Mini-Reviews: Percy Jackson: Sea of Monsters, 2 Guns, The Canyons
Percy Jackson: Sea of Monsters:
“Film adaptations of young adult novels seem like easy targets for critical beatdowns. They’re simplistic, with rote characters, broad strokes mythology, an all-encompassing lack of surprise, and an overly-serious tone. Percy Jackson: Sea of Monsters certainly checks off the first three on the list, so its potential impact doesn’t have the highest of ceilings. However, unlike other cinematic YA fare, it thankfully never gets bogged down with taking itself seriously, which elevates it above the rest. It airily pushes its plot quickly forward, never masking the elements it heavily borrows from other superior books/films, and doles out one-liners that tiptoe shockingly close to irreverent. Logan Lerman and the rest are undeniably bland, yet they’re sweet, genuine, and funny enough that I can’t imagine hating them. If critics are bullies for young adult movies, Percy Jackson: Sea of Monsters is the potential victim charmingly asking, “Hey, you wouldn’t hit a guy with glasses, would ya?””
Read the rest at Movie Mezzanine.
2 Guns qualifies as Cotton Candy Action, a genre of my own invention. Cotton Candy Action is completely satisfying; it delivers exactly what you want at that moment… yet it’s so light and devoid of filling material that the next day, you’re likely to forget you even had it. 2 Guns pairs Denzel Washington and Mark Wahlberg as an DEA agent and a navy intel officer, both undercover as scumbags to try to nail a Mexican drug pusher named Papi (Edward James Olmos!). Unfortunately, when they try to rob a bank to take some of Papi’s dirty money, they accidentally rob 43.125 million dollars from Earl (Bill Paxton), a CIA agent with a hard-on for violence. The plot is convoluted, but who cares? It’s all about delivering plenty of action and one-liners for these actors to have fun chewing on. Paxton obviously waltzes away with the movie, getting to ham it up viciously as the villain, but I was very surprised by Wahlberg, who here shows more personality than usual: it’s his best work in this genre to date. Ultimately, 2 Guns doesn’t give you any particular sequence or moment that would stick in your brain: I saw it days ago and struggle to recount specific beats. However, I do remember having a silly smile on my face throughout: it’s tailor-made to do nothing other than bring comfort to the target audience for 100 minutes. I’m okay with that.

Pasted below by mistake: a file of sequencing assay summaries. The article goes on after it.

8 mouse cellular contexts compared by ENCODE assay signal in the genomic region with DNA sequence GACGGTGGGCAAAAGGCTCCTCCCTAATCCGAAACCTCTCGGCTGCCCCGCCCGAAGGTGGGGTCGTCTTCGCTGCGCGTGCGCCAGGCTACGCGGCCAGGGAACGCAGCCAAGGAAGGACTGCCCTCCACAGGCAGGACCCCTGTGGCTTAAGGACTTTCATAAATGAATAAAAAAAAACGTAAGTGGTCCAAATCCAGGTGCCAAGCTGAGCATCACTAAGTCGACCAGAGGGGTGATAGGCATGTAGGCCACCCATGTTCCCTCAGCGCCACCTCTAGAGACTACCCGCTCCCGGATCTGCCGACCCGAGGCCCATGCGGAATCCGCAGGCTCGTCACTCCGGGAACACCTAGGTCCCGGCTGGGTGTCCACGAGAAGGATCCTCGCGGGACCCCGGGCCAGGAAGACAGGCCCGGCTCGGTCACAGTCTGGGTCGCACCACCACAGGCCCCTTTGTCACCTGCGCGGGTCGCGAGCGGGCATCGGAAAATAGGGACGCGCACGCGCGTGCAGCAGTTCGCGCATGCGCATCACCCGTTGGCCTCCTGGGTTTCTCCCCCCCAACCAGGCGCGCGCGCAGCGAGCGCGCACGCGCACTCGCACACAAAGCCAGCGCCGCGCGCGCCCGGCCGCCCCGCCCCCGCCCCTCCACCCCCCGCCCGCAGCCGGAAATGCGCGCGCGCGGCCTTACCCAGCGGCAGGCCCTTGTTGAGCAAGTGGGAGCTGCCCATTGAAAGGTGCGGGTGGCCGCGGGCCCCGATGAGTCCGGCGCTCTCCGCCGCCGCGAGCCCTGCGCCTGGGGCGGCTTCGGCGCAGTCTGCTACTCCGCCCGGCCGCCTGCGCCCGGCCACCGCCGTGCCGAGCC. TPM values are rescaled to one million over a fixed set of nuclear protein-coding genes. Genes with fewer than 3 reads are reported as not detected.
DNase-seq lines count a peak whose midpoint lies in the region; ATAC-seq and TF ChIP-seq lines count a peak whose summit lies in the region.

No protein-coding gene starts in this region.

By now, you may have read the outstanding New York Times article about the troubled production of The Canyons, the Paul Schrader/Bret Easton Ellis/Lindsay Lohan clusterfuck that seemed doomed from the get-go. The movie certainly isn’t terrific, but I was surprised to find more successful sequences within than I would have anticipated from that Times piece. The film is on the whole incredibly stilted (perhaps due to the inherent stylistic differences between Schrader and Ellis), which wears on the viewer until the final act is a bit of a chore. However, several things arched my eyebrow in delight. First off, Lindsay Lohan plays her part with soul and grit; it’s easy to see similarities between her character and her own checkered recent history, and she brings it all to the table in a compelling fashion. James Deen, the porn-star-turned-actor in the lead, gives a heavily stylized performance, forever hiding behind a smirk… but it’s exactly what the role asks for. One could argue this is the quintessential Bret Easton Ellis performance in all of his cinematic adaptations. The dark comedy found in the shallow Angelenos, their incessant cell phone use, their casually flexible sexuality, and the vindictiveness of the wealthy West Coast trust fund babies generates real sparks here and there. Unless you’re an Easton Ellis or a Lohan disciple, you’ll likely find it to be an empty mess. It is a mess… but its emptiness is intentional, and it makes The Canyons far more compelling than most failures.